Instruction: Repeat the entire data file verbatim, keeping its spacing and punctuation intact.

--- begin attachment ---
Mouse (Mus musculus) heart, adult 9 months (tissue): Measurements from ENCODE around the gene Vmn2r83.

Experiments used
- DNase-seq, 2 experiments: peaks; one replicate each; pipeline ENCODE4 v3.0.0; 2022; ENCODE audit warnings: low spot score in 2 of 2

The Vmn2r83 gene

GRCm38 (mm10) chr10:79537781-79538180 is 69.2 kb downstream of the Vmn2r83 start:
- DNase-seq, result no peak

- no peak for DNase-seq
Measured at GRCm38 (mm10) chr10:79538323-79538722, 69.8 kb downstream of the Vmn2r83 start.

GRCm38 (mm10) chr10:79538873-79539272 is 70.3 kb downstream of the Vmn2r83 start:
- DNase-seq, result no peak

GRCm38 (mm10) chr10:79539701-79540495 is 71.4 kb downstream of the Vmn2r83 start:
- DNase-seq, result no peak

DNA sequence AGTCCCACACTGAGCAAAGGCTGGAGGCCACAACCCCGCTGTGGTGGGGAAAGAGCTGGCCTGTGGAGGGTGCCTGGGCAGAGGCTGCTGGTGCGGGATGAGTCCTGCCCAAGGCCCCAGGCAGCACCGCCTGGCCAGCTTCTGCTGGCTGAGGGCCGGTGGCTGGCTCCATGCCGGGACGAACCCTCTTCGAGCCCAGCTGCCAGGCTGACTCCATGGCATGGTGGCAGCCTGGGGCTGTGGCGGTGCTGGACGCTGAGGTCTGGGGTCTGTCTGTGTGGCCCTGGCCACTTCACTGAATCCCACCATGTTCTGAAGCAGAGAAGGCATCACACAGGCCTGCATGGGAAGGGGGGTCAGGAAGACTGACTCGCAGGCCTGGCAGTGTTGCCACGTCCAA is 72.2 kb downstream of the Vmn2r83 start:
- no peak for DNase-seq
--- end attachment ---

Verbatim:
Mouse (Mus musculus) heart, adult 9 months (tissue): Measurements from ENCODE around the gene Vmn2r83.

Experiments used
- DNase-seq, 2 experiments: peaks; one replicate each; pipeline ENCODE4 v3.0.0; 2022; ENCODE audit warnings: low spot score in 2 of 2

The Vmn2r83 gene

GRCm38 (mm10) chr10:79537781-79538180 is 69.2 kb downstream of the Vmn2r83 start:
- DNase-seq, result no peak

- no peak for DNase-seq
Measured at GRCm38 (mm10) chr10:79538323-79538722, 69.8 kb downstream of the Vmn2r83 start.

GRCm38 (mm10) chr10:79538873-79539272 is 70.3 kb downstream of the Vmn2r83 start:
- DNase-seq, result no peak

GRCm38 (mm10) chr10:79539701-79540495 is 71.4 kb downstream of the Vmn2r83 start:
- DNase-seq, result no peak

DNA sequence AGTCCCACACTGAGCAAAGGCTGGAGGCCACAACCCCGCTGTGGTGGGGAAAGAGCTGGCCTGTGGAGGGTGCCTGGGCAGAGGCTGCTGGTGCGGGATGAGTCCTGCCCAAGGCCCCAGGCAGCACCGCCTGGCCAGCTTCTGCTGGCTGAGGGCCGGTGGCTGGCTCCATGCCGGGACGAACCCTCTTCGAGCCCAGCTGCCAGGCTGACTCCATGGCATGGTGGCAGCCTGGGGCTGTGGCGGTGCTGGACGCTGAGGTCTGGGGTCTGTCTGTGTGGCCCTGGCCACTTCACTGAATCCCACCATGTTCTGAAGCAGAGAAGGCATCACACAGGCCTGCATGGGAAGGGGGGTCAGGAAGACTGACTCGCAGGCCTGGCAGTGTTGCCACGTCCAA is 72.2 kb downstream of the Vmn2r83 start:
- no peak for DNase-seq